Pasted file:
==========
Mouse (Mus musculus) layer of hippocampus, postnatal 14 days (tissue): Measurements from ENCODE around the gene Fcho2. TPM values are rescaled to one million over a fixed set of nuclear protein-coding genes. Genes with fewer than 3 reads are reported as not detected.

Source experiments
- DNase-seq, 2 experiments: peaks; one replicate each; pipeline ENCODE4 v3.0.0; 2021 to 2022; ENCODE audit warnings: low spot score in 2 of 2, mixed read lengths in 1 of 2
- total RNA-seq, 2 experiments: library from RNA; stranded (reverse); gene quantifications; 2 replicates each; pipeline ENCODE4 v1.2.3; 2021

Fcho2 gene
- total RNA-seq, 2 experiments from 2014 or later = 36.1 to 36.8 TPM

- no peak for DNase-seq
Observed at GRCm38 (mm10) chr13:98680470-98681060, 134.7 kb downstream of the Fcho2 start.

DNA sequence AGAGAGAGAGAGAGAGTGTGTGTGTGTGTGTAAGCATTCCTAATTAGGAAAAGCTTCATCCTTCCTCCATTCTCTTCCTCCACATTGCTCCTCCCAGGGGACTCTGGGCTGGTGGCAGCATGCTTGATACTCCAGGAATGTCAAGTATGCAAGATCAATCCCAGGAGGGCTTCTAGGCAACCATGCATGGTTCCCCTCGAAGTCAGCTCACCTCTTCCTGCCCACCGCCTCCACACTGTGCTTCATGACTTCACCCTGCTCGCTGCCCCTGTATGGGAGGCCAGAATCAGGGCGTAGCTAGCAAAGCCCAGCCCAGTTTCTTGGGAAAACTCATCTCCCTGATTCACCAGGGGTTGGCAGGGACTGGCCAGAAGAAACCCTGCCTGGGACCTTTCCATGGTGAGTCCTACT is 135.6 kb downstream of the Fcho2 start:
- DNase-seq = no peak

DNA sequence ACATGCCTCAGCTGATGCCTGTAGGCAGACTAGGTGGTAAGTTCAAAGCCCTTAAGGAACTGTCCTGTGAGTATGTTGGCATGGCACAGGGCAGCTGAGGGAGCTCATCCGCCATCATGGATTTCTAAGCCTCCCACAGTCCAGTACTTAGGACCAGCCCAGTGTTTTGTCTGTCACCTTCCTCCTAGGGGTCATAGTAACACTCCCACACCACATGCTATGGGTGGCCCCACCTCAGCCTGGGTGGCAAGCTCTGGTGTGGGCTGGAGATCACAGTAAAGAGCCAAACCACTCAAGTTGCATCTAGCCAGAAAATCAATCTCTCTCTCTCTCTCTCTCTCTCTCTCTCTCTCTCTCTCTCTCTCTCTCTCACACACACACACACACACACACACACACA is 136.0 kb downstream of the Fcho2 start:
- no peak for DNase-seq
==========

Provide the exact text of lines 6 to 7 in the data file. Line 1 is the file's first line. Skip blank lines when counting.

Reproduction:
- total RNA-seq, 2 experiments from 2014 or later = 36.1 to 36.8 TPM

- no peak for DNase-seq